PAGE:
October 29, 2010


Tomorrow, I’ll head for the garden store one last time before winter sets in. I’ve discovered a gap, a vacant corner that wants filling with a small shrub, possibly one with color in the fall. Like nature, I abhor a vacuum. A garden should be a place of irrational exuberance.

My visit to the nursery at the close of the season is always nostalgic. I see plants that didn’t find homes and am sorry for them. They will winter over in pots even though their roots are aching to be set free.

Life is full of moments, large and small, that tug at the heart. Sometimes they short circuit our sensations as when someone dies unexpectedly. I lost Mary, a friend of over 30 years last week. I had no premonition of it coming. She had a stroke, fell into a coma and died in her bed, drifting away in a peaceful sleep. Her death has left my spirits numb but any tears I shed will be for me. She left the world as she would have wished, independent and in full bloom. No wintering over for her.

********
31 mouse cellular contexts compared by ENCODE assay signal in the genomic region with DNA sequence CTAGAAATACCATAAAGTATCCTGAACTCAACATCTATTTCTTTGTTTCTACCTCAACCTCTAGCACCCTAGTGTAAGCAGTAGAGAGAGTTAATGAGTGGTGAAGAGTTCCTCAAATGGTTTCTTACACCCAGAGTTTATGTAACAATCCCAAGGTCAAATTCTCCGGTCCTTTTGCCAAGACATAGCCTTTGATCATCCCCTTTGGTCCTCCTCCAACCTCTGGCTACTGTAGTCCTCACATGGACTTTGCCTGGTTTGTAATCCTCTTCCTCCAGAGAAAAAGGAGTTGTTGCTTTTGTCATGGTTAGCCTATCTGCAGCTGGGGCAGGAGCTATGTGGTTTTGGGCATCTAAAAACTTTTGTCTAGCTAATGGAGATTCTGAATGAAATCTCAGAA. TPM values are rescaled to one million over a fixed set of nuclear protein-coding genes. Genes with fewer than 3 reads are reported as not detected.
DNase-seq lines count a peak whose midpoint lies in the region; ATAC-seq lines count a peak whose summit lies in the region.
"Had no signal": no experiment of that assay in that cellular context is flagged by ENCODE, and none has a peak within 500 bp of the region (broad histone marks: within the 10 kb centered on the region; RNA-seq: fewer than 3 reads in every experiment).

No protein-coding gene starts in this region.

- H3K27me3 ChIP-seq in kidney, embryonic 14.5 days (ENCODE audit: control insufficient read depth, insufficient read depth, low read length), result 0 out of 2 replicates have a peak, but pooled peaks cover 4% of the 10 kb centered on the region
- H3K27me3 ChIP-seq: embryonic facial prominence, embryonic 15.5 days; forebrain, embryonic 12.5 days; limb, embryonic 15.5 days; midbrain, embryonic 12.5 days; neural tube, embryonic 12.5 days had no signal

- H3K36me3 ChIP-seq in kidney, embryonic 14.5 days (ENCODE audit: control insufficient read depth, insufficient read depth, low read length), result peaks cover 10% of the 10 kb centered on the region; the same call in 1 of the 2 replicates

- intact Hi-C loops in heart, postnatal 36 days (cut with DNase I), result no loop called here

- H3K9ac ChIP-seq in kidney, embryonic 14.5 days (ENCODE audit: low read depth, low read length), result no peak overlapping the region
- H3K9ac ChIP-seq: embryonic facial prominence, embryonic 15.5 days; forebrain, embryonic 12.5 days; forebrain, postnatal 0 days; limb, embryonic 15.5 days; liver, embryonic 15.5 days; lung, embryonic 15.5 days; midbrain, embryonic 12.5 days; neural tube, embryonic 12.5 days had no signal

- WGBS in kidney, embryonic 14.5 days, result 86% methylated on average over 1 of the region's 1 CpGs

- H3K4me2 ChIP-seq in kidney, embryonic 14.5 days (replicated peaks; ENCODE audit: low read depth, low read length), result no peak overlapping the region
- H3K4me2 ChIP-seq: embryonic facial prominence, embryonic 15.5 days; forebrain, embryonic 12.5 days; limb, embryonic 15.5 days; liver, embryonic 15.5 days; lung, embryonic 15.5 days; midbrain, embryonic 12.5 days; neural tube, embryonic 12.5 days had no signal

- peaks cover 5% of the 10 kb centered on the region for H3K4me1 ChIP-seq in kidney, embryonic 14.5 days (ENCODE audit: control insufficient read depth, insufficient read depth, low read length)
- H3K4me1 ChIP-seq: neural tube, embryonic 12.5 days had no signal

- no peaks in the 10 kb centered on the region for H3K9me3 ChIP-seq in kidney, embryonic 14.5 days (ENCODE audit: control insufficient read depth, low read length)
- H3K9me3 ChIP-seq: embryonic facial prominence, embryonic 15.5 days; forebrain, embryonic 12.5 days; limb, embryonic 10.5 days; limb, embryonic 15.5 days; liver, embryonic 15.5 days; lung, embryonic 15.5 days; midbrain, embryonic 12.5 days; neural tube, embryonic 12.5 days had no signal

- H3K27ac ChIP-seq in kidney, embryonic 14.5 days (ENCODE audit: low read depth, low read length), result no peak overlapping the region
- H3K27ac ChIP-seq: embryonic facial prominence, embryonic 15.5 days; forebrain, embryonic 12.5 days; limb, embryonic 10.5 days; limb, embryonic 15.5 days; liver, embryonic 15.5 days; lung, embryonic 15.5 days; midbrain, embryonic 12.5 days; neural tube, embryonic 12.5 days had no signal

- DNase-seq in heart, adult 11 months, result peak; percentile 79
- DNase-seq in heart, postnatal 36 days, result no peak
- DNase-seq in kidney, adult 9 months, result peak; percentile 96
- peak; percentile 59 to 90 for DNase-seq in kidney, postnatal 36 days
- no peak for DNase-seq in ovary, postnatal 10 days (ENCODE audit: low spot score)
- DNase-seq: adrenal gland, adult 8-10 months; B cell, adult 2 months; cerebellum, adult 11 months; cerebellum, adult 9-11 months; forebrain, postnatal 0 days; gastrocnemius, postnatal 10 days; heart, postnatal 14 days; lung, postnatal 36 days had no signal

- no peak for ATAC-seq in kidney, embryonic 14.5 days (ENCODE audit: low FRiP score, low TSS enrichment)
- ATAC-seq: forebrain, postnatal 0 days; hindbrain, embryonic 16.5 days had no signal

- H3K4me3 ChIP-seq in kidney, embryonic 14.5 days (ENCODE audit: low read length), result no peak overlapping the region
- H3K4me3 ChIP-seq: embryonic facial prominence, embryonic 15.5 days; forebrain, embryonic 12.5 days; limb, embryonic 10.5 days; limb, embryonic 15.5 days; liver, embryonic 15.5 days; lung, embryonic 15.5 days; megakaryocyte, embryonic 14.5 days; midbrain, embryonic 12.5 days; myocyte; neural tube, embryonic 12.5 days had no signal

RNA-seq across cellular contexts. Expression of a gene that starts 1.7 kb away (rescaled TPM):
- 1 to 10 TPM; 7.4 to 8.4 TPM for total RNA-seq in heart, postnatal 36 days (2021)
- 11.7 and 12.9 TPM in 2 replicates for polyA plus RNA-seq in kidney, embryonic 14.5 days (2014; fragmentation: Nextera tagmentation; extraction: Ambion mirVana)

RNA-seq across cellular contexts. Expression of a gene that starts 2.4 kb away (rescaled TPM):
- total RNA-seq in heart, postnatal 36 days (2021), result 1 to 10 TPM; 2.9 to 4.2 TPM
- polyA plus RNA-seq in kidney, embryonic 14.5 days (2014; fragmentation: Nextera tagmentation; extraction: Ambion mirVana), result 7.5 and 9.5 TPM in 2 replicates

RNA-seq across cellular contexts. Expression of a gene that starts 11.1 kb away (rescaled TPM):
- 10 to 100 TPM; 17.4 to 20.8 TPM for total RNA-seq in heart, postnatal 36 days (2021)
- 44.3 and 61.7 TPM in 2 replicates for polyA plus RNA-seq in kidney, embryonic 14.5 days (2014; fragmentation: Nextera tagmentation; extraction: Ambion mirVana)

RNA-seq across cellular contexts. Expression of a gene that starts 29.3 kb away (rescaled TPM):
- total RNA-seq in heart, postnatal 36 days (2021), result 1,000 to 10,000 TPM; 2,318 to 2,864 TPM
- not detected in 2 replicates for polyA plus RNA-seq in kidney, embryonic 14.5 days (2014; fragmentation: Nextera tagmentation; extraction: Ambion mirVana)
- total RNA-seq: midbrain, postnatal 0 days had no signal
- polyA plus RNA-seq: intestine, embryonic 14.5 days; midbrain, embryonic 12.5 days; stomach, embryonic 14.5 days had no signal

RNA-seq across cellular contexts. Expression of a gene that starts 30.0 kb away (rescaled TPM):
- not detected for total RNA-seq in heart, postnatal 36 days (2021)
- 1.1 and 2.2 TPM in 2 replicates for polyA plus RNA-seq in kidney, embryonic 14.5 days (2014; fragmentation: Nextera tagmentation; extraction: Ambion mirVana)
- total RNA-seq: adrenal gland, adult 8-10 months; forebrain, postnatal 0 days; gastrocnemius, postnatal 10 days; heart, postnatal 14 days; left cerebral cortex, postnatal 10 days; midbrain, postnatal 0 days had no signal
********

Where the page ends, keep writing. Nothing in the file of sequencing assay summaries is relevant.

Years ago, I bought a Sunset gardening book which I have not only worn thin with use but have tucked so many flower articles among its pages, its binding has cracked. I turned to it today looking for a shrub to plant in honor of my friend. I think I’ve found it – a sacred bamboo that is hardy throughout the 4 seasons but picks up purple and bronze tints late in the fall – a shrub noted for its hardy, adaptive and happy color. 

Tomorrow, I will look for it at the garden store and bring it home to set its roots free. Nandina is its name; but I shall think of it as Mary.